Patents by Inventor Venigalla B. RAO

Venigalla B. RAO has filed for patents to protect the following inventions. This listing includes patent applications that are pending as well as patents that have already been granted by the United States Patent and Trademark Office (USPTO).

  • Patent number: 8802418
    Abstract: Complex viruses are assembled from simple protein subunits by sequential and irreversible assembly. During genome packaging in bacteriophages, a powerful molecular motor assembles at the special portal vertex of an empty prohead to initiate packaging. An aspect of the invention relates to the phage T4 packaging machine being highly promiscuous, translocating DNA into finished phage heads as well as into proheads. Single motors can force exogenous DNA into phage heads at the same rate as into proheads and phage heads undergo repeated initiations, packaging multiple DNA molecules into the same head. This shows that the phage DNA packaging machine has unusual conformational plasticity, powering DNA into an apparently passive capsid receptacle, including the highly stable virus shell, until it is full. These features allow for the design of a novel class of nanocapsid delivery vehicles.
    Type: Grant
    Filed: April 8, 2011
    Date of Patent: August 12, 2014
    Assignee: The Catholic University of America
    Inventor: Venigalla B. Rao
  • Publication number: 20140148586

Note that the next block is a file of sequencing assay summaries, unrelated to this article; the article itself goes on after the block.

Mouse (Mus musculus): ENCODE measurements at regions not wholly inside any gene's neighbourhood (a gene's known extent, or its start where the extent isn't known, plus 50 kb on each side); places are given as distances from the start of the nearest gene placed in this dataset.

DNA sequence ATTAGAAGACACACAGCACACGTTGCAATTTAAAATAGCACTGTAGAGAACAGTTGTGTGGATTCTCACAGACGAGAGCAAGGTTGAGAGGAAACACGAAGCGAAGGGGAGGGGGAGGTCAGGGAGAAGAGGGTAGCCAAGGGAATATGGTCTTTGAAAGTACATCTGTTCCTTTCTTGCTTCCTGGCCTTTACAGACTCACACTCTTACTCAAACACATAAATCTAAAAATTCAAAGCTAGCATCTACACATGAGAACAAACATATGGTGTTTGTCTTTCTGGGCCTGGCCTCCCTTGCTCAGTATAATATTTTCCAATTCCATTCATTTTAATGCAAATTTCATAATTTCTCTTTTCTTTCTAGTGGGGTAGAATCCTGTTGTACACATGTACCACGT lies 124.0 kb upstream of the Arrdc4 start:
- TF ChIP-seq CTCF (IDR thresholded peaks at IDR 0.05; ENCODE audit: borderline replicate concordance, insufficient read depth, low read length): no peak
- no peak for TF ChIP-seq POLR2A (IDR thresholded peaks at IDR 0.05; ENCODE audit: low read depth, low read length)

Abstract: Described herein is a soluble HIV-1 retrovirus transmembrane glycoprotein gp41 trimer (Soc-gp41M-Fd) containing a partial ectodomain and the cytoplasmic domain, that is fused to the small outer capsid (Soc) protein of bacteriophage T4 and the Foldon domain of the bacteriophage T4 fibritin (Fd). The gp41 trimer that has a prehairpin structure could be utilized to understand the mechanism of viral entry and as a candidate for development of HIV-1 vaccines, diagnostics and therapeutics. Other secondary embodiments of the gp41 proteins containing different modifications are also disclosed. According to one embodiment, the gp41 trimer is further attached to a cell penetration peptide (CPP). Methods of producing gp41 trimers are also disclosed.
    Type: Application
    Filed: November 27, 2013
    Publication date: May 29, 2014
    Applicant: THE CATHOLIC UNIVERSITY OF AMERICA
    Inventors: Venigalla B. RAO, Guofen GAO
  • Publication number: 20110250263
    Abstract: Complex viruses are assembled from simple protein subunits by sequential and irreversible assembly. During genome packaging in bacteriophages, a powerful molecular motor assembles at the special portal vertex of an empty prohead to initiate packaging. An aspect of the invention relates to the phage T4 packaging machine being highly promiscuous, translocating DNA into finished phage heads as well as into proheads. Single motors can force exogenous DNA into phage heads at the same rate as into proheads and phage heads undergo repeated initiations, packaging multiple DNA molecules into the same head. This shows that the phage DNA packaging machine has unusual conformational plasticity, powering DNA into an apparently passive capsid receptacle, including the highly stable virus shell, until it is full. These features allow for the design of a novel class of nanocapsid delivery vehicles.
    Type: Application
    Filed: April 8, 2011
    Publication date: October 13, 2011
    Applicant: The Catholic University of America
    Inventor: Venigalla B. RAO